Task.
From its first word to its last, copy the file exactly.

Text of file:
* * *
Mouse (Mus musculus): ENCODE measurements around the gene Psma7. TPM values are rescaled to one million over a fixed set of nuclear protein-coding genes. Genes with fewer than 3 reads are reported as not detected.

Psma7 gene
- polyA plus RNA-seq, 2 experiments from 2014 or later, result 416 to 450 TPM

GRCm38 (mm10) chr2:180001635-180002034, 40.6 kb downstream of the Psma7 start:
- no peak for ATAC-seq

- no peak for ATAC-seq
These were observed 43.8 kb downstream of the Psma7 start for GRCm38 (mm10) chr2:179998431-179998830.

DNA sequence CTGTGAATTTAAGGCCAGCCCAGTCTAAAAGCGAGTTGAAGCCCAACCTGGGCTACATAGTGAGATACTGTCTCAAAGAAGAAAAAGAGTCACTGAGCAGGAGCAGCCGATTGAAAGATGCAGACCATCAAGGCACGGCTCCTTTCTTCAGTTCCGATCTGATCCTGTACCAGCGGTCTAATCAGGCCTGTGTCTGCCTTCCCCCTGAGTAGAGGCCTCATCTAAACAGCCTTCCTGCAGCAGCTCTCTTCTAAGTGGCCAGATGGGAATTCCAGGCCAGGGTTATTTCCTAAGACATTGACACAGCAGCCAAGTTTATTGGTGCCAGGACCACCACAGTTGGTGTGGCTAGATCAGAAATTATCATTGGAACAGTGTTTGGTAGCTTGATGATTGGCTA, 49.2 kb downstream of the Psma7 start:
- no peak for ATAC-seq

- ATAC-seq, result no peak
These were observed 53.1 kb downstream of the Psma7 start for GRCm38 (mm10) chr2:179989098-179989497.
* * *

Mouse (Mus musculus): ENCODE measurements around the gene Psma7. TPM values are rescaled to one million over a fixed set of nuclear protein-coding genes. Genes with fewer than 3 reads are reported as not detected.

Psma7 gene
- polyA plus RNA-seq, 2 experiments from 2014 or later, result 416 to 450 TPM

GRCm38 (mm10) chr2:180001635-180002034, 40.6 kb downstream of the Psma7 start:
- no peak for ATAC-seq

- no peak for ATAC-seq
These were observed 43.8 kb downstream of the Psma7 start for GRCm38 (mm10) chr2:179998431-179998830.

DNA sequence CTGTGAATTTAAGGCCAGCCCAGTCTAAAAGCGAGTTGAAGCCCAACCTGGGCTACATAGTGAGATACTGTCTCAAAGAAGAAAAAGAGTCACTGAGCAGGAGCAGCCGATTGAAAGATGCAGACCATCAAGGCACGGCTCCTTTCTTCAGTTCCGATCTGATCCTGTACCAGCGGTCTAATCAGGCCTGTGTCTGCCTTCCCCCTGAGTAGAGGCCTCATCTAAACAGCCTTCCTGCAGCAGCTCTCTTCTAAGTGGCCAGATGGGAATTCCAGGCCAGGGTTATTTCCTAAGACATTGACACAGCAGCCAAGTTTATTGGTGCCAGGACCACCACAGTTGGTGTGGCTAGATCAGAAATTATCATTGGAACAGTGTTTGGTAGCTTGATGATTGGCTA, 49.2 kb downstream of the Psma7 start:
- no peak for ATAC-seq

- ATAC-seq, result no peak
These were observed 53.1 kb downstream of the Psma7 start for GRCm38 (mm10) chr2:179989098-179989497.